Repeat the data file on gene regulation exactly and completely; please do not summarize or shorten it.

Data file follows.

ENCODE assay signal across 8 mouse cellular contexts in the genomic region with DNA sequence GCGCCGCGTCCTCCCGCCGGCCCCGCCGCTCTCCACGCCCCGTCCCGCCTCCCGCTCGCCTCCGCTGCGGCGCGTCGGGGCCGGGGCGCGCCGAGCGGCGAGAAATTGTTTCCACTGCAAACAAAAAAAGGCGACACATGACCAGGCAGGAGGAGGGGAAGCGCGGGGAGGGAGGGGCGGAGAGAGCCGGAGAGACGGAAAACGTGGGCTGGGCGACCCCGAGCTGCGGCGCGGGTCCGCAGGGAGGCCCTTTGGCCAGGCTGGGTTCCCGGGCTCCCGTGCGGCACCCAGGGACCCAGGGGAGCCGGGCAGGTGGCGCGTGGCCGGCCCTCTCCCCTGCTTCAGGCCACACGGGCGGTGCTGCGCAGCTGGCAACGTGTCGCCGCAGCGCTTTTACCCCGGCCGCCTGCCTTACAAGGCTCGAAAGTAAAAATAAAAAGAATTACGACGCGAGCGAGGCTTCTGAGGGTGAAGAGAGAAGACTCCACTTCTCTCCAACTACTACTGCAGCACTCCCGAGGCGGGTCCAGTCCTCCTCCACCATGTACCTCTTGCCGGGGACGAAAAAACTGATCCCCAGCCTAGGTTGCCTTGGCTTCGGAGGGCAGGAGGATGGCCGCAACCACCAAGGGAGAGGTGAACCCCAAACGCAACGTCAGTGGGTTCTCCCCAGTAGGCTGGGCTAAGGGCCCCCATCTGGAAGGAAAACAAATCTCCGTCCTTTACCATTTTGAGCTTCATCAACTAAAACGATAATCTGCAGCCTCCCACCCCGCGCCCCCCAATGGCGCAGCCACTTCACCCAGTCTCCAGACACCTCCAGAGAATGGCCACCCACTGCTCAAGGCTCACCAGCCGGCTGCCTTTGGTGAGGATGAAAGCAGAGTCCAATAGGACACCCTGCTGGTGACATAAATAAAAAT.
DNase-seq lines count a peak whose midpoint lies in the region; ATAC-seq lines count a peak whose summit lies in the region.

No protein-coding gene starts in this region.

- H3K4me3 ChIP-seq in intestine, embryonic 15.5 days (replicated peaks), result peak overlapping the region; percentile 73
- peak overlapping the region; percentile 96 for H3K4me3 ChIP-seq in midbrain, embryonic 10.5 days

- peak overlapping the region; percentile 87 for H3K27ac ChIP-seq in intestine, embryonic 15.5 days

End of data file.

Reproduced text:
ENCODE assay signal across 8 mouse cellular contexts in the genomic region with DNA sequence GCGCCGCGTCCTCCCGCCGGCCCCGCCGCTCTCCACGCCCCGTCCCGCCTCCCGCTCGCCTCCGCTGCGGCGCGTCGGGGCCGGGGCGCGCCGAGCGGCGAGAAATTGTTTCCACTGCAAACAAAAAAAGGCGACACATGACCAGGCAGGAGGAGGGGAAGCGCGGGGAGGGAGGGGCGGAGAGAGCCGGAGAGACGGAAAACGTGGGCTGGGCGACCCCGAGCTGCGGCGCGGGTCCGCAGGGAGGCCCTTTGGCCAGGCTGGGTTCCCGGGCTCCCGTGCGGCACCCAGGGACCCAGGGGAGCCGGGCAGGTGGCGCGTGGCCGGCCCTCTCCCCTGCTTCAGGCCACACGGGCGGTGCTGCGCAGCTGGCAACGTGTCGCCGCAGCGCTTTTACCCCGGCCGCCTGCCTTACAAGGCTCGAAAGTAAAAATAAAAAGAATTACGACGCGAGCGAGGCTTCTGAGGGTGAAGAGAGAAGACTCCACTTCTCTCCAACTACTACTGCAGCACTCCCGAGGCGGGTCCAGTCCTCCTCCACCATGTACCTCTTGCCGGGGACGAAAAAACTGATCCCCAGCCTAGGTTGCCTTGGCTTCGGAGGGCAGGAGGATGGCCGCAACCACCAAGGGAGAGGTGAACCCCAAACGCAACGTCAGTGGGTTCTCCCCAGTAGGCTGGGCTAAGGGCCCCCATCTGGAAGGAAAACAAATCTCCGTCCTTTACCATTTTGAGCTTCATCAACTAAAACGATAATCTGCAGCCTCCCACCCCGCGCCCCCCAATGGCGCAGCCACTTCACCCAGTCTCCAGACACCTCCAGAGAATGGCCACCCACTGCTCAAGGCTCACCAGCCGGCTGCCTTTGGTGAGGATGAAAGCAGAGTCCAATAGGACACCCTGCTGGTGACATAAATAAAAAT.
DNase-seq lines count a peak whose midpoint lies in the region; ATAC-seq lines count a peak whose summit lies in the region.

No protein-coding gene starts in this region.

- H3K4me3 ChIP-seq in intestine, embryonic 15.5 days (replicated peaks), result peak overlapping the region; percentile 73
- peak overlapping the region; percentile 96 for H3K4me3 ChIP-seq in midbrain, embryonic 10.5 days

- peak overlapping the region; percentile 87 for H3K27ac ChIP-seq in intestine, embryonic 15.5 days